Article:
5 Things to Look for When Buying Your First Axe

With axe throwing growing in popularity, it won’t be long before you want to know which axe you need to make you the axepert at your local joint. Even the most amazing axe throwers in the world have to start somewhere, and it isn’t with a backwards throw with a double-bladed axe while blindfolded (DO NOT DO THAT). Here are 5 things to look for when looking for your first axe.

  1. Axe Weight

    I know you’ve seen the beautiful three pack of tomahawks that look like they’re made from the souls of your enemies. They make you drool at the mouth. That is, until you throw it. Most of the time, those small tomahawks, and a lot of the tomahawks you see in stores, are too light to stick in a wooden target. This is especially true if the target is fresh. I experienced this when I was still trying to learn axe throwing. I bought a three pack of SOG tomahawks and hurled those suckers at my fresh and ugly target I made at my house. Low and behold, not one of them stuck. It was because they were too light. When your axe is heavy enough, the blade will be able to sink in a target. So, what is a good weight? Between 2 to 4 pounds seems to be the magical number, but the axe head should weigh no more than 2 pounds. I came to that specific weight for the axe head from the World Axe Throwing League (WATL).

  2. Axe Handle Length

    The axe can be heavy enough, but too short and you have a lot of rotations. If the axe is too long it means you’ll need more flick on the axe to get enough rotations. Short and long axes can be thrown, but we are looking for a good beginner’s axe for you. The ideal length of the throwing axe will be between 12 and 16 inches. Any shorter or longer and you start having rotation issues. This length is also based off the WATL throwing distance, which is 12 to 15 feet.

  3. Durability

    Starting out, expect the axe not stick. A lot. It’s okay, because you are still learning and honing in on the beautiful craft of axe throwing, but you want an axe that won’t break after 100 throws. The best throwing axe for you will be made of one piece of metal throughout. This means no wooden handles. They look manly and cool, but wooden handles tend to break quickly. The last thing you want to do is spend more money on handles for your axe head, just to break it again. One-piece metal axes are the way to go.

  4. Axe Blade Length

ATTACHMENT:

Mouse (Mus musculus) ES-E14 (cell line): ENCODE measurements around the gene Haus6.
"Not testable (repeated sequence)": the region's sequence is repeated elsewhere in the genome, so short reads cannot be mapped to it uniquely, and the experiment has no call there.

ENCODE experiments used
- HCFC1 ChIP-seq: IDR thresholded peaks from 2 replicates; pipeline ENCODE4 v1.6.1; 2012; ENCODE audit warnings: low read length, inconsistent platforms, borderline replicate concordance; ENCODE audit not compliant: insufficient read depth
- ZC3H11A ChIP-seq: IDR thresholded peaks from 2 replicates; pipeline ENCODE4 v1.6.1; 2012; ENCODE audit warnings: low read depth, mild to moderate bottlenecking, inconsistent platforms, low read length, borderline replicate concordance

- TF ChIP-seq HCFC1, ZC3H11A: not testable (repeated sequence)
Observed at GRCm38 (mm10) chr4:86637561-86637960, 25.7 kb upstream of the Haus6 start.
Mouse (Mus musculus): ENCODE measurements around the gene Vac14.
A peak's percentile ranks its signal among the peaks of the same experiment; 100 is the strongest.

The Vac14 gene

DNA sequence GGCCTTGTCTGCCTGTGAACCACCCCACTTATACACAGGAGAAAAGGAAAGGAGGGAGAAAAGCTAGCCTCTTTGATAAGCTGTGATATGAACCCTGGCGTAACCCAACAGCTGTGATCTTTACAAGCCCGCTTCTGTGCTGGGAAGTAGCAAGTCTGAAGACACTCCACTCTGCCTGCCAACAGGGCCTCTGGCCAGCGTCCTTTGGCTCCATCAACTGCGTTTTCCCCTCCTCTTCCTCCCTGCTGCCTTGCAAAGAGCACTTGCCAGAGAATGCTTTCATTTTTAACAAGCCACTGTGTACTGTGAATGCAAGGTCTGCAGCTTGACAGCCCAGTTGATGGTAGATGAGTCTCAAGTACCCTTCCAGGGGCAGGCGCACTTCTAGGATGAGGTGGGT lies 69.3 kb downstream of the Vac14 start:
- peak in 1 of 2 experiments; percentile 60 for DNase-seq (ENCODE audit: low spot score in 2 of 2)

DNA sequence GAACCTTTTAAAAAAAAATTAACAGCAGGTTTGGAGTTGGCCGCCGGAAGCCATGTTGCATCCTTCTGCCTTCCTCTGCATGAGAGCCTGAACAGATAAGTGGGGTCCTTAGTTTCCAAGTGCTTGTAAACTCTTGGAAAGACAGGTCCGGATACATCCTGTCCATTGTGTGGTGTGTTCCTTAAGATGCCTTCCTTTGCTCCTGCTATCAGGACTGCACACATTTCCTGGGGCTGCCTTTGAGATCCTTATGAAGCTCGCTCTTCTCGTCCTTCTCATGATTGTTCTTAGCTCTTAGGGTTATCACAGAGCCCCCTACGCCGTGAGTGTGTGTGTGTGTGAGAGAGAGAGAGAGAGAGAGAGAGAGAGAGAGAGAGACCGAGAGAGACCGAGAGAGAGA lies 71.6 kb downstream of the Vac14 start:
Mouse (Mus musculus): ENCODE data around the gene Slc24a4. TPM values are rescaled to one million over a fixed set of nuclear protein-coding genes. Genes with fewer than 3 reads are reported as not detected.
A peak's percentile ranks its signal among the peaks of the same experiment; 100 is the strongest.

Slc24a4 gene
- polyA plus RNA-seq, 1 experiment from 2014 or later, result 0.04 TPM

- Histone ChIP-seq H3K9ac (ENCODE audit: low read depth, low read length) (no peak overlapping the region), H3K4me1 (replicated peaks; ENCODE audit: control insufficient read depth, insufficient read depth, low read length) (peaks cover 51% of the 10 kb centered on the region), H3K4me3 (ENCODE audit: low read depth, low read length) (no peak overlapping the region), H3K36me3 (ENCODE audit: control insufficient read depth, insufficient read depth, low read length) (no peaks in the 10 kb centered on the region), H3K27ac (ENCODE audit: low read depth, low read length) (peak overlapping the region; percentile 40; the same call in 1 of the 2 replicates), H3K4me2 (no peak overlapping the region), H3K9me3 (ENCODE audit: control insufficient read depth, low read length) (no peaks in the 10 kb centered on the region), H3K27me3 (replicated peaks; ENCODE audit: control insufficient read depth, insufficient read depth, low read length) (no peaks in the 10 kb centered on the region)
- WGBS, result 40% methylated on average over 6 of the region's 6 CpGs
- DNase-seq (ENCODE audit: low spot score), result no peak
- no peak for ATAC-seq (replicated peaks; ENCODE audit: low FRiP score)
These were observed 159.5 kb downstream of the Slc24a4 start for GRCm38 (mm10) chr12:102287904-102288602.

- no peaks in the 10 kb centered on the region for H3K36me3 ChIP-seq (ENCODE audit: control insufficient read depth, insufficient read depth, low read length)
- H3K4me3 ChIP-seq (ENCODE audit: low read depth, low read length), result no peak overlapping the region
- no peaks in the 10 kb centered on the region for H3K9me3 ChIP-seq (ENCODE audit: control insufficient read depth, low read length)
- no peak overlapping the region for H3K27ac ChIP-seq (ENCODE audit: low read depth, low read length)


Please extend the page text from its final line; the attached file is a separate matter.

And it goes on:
I know you’ve heard it. You’ve never believed it, but it’s true. Length matters. At least when it comes to the blade of your axe (whew). When the axe blade is too short, you lose the mount of surface area you have to stick the axe. According to the world axe throwing league, the ideal blade length is between 3 and 4.5 inches. Luckily, most axe blades fall into this category.

  5. Axe blade width

    The axe blade width is just as important as the length. Not all axes are created equal, especially when it comes to axe throwing. Some axes are meant for splitting wood, which means the blade is thick and tapers quickly. Utility axes have thin blades and taper slowly. You don’t want axes meant splitting wood. The thicker the blade and faster the taper, the more force you need on the axe to get it to stick. If you aren’t sure about the width, look at the top of the axe. The axe on the left in the picture has an ideal width, while the axe on the right is too thick and taper too fast.

 Good blade width on the left. Bad blade width that tapers too quickly on the right.

Good blade width on the left. Bad blade width that tapers too quickly on the right.

The Axe I Recommend – Estwing Camper’s Axe

 Estwing 16” Campers Axe

Estwing 16” Campers Axe

With all of the tips above, you might be a bit overwhelmed by what you should be looking for. Don’t worry, I thought it might happen and decided to give you my choice on a beginners axe. The Estwing campers axe has a 16 inch handle, thin blade that has minimal taper, weigh (insert poundage) with an axe head weight of 1.75 pounds, and is made of one piece of steel. This axe is so awesome that many axe throwing facilities around the world have it as a choice to throw. This means that no matter where you go, old faithful will be there for you. Another added bonus is that Etwing Axes are made in the United States. ‘Murica!

Where to Buy it

Currently, the axe can be bought at any Lowes or Home Depot store, but you can also buy it on Amazon. The bonus of buying it online is that you can get the all black one, which looks pretty badaxe.

There you have it. 5 things to look for and a solid choice for a beginners axe for axe throwing. If you need a place to throw your new axe, or want to test some axes out before making a purchase, book a session to throw at HardAxe Throwing here on our site. See you next time!